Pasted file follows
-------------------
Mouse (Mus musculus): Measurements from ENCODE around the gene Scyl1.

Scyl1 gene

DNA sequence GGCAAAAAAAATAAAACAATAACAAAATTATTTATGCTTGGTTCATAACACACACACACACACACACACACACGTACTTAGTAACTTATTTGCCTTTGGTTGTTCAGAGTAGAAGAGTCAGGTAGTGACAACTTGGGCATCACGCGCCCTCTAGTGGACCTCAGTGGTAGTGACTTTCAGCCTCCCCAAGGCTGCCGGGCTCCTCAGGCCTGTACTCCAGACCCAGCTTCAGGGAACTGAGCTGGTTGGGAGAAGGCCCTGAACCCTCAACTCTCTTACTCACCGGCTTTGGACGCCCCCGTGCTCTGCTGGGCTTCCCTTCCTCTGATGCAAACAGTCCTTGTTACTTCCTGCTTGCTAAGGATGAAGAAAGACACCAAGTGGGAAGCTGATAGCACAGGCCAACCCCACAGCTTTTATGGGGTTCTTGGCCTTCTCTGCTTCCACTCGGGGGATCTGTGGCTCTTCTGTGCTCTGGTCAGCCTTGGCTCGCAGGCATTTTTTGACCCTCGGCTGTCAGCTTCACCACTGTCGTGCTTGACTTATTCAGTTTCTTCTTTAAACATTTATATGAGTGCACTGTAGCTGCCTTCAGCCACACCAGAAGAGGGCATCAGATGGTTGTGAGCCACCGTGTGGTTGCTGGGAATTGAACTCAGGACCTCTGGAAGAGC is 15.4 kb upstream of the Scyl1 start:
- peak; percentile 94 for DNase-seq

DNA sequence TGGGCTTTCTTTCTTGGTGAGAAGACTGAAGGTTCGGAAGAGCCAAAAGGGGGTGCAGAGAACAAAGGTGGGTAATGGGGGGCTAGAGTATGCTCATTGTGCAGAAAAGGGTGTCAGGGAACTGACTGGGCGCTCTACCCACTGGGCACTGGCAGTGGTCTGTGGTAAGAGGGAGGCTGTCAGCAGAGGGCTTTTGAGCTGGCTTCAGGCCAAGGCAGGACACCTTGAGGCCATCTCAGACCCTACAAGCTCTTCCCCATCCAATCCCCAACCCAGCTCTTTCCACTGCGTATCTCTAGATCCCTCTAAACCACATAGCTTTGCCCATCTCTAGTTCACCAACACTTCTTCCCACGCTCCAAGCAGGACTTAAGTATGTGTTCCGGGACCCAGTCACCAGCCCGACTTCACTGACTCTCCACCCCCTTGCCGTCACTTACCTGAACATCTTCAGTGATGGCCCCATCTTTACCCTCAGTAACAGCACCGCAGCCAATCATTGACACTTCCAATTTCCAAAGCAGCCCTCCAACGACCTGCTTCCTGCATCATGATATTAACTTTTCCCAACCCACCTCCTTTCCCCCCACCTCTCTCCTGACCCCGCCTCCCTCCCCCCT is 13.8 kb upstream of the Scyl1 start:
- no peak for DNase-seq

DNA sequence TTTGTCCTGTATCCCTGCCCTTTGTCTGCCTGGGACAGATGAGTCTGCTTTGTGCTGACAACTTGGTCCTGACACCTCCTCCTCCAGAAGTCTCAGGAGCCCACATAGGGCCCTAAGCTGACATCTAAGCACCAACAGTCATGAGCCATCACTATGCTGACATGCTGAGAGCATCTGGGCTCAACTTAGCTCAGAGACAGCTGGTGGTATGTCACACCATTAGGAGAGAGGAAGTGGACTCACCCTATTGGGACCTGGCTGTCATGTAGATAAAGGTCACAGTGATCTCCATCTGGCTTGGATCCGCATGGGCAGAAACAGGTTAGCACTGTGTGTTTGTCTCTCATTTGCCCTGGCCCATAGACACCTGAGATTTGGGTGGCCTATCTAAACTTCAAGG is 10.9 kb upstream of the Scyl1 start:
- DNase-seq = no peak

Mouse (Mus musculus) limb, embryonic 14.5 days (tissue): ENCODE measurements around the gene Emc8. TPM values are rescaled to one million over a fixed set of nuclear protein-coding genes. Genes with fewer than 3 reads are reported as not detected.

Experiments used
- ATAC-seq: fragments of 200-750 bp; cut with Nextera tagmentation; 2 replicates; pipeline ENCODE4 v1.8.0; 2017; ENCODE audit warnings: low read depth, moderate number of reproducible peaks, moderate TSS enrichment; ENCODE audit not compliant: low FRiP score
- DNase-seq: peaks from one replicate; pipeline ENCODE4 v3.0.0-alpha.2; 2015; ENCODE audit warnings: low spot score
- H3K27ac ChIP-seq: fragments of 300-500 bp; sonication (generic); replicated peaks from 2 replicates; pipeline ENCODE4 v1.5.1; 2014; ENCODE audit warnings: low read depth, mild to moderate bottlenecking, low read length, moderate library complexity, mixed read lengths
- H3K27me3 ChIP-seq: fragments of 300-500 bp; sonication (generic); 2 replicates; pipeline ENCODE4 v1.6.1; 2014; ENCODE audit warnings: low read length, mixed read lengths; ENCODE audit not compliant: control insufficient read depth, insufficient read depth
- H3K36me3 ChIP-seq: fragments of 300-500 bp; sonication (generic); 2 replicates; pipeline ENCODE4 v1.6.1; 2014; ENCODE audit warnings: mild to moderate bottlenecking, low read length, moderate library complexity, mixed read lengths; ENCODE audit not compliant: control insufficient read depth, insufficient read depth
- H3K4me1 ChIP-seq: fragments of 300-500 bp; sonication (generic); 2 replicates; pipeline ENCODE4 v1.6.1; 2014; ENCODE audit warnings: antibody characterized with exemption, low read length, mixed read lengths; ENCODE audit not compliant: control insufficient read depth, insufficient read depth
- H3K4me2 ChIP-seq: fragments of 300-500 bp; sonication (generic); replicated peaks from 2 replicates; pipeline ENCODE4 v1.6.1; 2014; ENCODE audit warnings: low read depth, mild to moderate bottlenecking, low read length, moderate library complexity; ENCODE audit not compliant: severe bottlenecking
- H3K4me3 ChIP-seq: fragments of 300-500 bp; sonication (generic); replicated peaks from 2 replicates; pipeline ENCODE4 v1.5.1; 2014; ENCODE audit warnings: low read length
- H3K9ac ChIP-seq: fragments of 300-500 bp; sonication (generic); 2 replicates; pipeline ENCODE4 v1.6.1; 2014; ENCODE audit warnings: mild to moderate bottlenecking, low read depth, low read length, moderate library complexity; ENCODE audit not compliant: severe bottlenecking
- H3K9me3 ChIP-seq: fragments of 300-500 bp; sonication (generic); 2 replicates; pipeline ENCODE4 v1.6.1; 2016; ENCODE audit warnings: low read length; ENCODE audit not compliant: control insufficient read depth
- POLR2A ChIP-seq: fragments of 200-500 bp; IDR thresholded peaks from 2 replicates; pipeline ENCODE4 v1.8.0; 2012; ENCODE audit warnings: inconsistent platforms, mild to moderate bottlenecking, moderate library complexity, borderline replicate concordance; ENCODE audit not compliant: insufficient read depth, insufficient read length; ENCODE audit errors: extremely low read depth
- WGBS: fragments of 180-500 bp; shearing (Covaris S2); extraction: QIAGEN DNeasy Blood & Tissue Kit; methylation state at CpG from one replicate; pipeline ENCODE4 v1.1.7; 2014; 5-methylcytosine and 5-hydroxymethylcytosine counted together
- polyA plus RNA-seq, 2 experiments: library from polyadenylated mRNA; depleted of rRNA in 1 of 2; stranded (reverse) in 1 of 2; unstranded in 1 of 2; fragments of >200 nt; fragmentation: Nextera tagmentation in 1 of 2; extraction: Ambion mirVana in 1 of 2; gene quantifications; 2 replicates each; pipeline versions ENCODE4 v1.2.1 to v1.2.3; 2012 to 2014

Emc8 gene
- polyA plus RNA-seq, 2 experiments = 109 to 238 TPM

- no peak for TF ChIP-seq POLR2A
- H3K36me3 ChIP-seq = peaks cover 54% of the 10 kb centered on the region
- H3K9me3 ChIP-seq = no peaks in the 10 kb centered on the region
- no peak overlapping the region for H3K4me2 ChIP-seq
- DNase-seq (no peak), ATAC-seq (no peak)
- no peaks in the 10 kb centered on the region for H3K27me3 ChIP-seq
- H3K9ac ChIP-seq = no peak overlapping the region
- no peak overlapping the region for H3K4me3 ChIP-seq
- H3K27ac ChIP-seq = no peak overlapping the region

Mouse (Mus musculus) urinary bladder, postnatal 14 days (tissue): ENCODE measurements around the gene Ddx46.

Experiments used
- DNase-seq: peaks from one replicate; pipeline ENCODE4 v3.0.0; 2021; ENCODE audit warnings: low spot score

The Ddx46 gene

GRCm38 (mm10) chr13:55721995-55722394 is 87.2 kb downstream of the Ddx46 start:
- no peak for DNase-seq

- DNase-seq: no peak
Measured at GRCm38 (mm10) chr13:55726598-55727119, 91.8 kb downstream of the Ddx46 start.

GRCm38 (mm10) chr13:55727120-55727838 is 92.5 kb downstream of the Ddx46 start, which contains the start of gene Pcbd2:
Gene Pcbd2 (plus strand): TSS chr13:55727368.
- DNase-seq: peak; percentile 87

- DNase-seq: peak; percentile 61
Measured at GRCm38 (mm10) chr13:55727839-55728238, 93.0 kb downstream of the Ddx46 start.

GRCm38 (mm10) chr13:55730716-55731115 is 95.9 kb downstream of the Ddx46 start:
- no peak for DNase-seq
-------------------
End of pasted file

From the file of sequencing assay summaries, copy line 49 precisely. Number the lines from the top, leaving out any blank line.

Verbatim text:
- no peak for DNase-seq